'Rudolph,' 'Charlie Brown,' and 'The Grinch': Will the great American trilogy of Christmas specials work on a newcomer?

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Hillary: I, too, am embarrassed to admit that I’ve seen Taylor Momsen’s finger-in-a-light-socket Cindy Lou Who braids but couldn’t hum more than a few bars of “You’re a Mean One, Mr. Grinch.” And sorry about that dig at Vince Guaraldi (thank you, Google) — I said it mostly because I figured it’d get a rise out of you. Maybe I am a Grinch at heart.

So there’s more to the Rudolph story than Ben Affleck-free reindeer games and rhyming reindeer names — you don’t say! Honestly, I doubt I’ll come away from these specials filled with Christmas cheer; I figure nostalgia is the main reason anyone above Bar Mitzvah age still loves them. But since there has to be a solid foundation for that nostalgia, I’m not prepared to hate any of them. (Although if my grandpa’s Peanuts anthologies are any indication, Charlie Brown might be kind of boring.)

I’m especially looking forward to watching Rudolph, mostly because it’s the source material for all of modern TV’s stop-motion Rankin-Bass homages. It’ll be like that time I watched Douglas Sirk’s All That Heaven Allows after seeing Todd Haynes’s Far From Heaven, but with less melodrama. Or maybe more! I don’t know anything!

What about you, Darren — which of these specials do you think will hold up best to my overly-critical adult eyes? Which is your personal favorite? And generally speaking, why do you think these three shorts have endured for so long, despite our culture’s notoriously short attention span?

Darren: Charlie Brown, “kind of boring”! Now I know I’m going to enjoy watching these specials with you, since I grew up reading various Peanuts anthologies to tatters and spent most of my childhood feeling exactly like Charlie Brown, except not bald and much worse at baseball.

However, all teasing aside, I suspect that a hearty dose of cynicism will be extremely healthy when you’re watching these specials. Actually, you could say that all three specials are about cynicism, which is why I suspect they have had such a long shelf life. All three feature characters who think they know how things ought to be, but who are then confronted with situations that force them to rethink their ingrained prejudices. Generally speaking, every year I get more cynical, and every year, these Christmas specials challenge my cynicism. I think that’s why they’re a bit more iconic than, say, the Frosty the Snowman TV special, which dates from the same era, but which is much more of a goofy caper — it doesn’t have any themes, y’know? (Admittedly, some people like Frosty the Snowman. They are wrong.)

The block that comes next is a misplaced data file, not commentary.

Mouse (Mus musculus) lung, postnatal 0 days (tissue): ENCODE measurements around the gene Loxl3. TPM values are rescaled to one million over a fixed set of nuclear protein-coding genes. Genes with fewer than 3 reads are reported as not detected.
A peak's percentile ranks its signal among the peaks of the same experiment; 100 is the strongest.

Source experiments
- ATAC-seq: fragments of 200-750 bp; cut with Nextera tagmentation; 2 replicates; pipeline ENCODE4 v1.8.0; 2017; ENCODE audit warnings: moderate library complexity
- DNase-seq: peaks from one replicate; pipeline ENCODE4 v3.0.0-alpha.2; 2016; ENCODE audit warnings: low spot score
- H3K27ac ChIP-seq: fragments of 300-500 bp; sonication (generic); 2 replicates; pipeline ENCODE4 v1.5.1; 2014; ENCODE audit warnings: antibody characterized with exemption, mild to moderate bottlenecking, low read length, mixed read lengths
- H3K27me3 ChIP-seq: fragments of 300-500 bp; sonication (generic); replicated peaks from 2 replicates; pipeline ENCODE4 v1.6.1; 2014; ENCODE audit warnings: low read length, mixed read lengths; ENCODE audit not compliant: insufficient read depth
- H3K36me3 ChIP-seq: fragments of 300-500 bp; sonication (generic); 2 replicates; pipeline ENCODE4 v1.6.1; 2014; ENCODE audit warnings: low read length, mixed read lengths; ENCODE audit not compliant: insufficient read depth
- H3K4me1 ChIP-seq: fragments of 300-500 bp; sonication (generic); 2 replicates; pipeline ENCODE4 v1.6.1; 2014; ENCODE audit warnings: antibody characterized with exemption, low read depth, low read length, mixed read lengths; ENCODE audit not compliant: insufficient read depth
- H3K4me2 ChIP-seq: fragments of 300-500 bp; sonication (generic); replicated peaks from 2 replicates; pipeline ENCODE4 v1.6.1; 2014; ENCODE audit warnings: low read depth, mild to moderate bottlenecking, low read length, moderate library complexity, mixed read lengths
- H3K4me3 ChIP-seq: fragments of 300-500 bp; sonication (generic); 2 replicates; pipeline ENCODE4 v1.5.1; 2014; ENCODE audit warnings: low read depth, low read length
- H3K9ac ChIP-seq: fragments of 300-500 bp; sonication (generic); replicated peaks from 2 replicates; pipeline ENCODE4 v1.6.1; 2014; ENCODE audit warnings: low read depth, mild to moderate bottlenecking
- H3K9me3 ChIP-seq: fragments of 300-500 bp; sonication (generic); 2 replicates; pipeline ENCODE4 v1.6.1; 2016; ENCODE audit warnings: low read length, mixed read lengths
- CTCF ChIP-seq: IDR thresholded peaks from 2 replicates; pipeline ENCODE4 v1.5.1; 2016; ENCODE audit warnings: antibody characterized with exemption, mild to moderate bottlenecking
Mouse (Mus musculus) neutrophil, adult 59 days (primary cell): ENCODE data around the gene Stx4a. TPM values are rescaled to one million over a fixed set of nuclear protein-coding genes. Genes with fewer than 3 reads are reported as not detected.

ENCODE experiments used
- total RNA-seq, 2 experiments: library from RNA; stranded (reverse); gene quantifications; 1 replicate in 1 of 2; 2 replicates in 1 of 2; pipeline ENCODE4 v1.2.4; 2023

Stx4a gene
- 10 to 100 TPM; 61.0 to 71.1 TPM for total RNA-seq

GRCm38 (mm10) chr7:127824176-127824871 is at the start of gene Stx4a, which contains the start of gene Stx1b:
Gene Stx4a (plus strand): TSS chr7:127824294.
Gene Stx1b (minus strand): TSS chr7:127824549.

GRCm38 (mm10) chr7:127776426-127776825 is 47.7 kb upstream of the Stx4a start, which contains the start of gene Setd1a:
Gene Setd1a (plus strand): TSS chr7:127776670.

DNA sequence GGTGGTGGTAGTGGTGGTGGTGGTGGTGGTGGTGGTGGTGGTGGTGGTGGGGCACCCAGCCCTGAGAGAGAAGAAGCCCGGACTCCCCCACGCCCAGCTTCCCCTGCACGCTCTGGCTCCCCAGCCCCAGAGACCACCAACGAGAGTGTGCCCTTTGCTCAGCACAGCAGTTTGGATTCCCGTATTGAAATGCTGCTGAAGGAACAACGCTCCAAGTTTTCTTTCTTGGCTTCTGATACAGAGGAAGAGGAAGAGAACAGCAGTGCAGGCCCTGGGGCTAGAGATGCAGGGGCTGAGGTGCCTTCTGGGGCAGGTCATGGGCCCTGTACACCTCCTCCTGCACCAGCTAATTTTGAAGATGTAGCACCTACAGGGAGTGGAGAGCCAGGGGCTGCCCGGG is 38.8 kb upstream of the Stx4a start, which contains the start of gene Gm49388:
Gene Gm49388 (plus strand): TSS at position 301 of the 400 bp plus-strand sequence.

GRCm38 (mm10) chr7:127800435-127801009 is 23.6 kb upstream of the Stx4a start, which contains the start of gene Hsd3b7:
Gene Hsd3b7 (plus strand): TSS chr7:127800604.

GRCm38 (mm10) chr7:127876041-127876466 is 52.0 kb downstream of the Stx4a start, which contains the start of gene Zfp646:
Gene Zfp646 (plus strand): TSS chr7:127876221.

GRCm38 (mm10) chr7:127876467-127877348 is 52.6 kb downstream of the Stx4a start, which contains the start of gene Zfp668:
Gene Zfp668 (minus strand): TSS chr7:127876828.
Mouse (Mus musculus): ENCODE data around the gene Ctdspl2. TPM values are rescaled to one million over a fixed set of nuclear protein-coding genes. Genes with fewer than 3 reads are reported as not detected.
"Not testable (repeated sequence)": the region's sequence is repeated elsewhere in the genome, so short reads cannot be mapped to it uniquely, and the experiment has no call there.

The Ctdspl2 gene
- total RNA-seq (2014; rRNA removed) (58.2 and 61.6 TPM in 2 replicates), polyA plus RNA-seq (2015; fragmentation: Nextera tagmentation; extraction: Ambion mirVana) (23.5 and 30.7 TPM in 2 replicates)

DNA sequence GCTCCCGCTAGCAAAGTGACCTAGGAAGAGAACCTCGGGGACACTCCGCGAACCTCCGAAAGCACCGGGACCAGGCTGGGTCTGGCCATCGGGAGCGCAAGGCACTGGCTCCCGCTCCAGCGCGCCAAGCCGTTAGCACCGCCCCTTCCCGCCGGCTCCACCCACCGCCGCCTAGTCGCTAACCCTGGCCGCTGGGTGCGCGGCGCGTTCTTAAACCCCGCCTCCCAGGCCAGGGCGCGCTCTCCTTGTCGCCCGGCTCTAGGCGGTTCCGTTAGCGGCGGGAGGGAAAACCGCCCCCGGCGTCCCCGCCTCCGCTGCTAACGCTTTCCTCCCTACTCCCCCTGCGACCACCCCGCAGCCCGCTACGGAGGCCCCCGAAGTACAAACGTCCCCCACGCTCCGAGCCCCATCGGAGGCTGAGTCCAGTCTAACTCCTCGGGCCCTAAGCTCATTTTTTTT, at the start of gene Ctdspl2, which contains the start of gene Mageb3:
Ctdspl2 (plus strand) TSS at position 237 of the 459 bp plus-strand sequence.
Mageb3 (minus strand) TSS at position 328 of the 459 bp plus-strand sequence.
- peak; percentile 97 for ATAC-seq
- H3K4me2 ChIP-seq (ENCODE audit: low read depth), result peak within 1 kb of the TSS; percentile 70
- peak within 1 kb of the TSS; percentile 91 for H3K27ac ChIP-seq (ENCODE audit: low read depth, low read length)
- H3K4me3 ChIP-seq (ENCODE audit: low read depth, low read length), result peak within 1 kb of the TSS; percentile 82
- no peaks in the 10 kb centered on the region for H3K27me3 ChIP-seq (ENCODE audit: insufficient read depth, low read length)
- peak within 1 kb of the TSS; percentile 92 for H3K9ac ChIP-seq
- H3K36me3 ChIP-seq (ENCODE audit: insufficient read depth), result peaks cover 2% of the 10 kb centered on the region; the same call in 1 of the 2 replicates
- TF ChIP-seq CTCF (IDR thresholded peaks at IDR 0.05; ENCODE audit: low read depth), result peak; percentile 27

However, I have to admit that I’m a little bit nervous to watch these cartoons with someone who didn’t grow up with them. Perhaps your mere presence will remove the healing veneer of nostalgia, and I’ll realize they are secretly terrible, and thus finally lose my innocence. But no! I do believe in Christmas! Or anyhow, I do believe in Christmas Specials. And I think you will definitely like The Grinch, which is my personal fave. It’s is the funniest — all that Dr. Seuss wordplay! — and the darkest. Although, obviously, by “dark” I mean “less cute than Snoopy dancing in the snow.”

I’m guessing you won’t like Charlie Brown, if only because so much of it has been absorbed into parody at this point, and because it’s by far the slowest-moving of the three. (Again: Think Linklater, but without the swears.) I honestly don’t know what you’ll think about Rudolph. It’s positively dripping with sincerity. But it’s also the most fantastical and the fastest-moving — the only one of the three that’s kind of a real quest narrative. I’m surprised Peter Jackson hasn’t made it into a trilogy yet.

To be honest, I’m feeling very optimistic. I think after you see these specials, you’ll be chanting the theme songs, wearing comical Reindeer antlers, and buying a crappy little Christmas tree of your very own. Possibly ironically, but still.

Hillary: Whoa there, Professor Franich — I didn’t know there’d be themes.

But in all seriousness,  your ideas are intriguing to me, and I wish to subscribe to your newsletter. To the TV!


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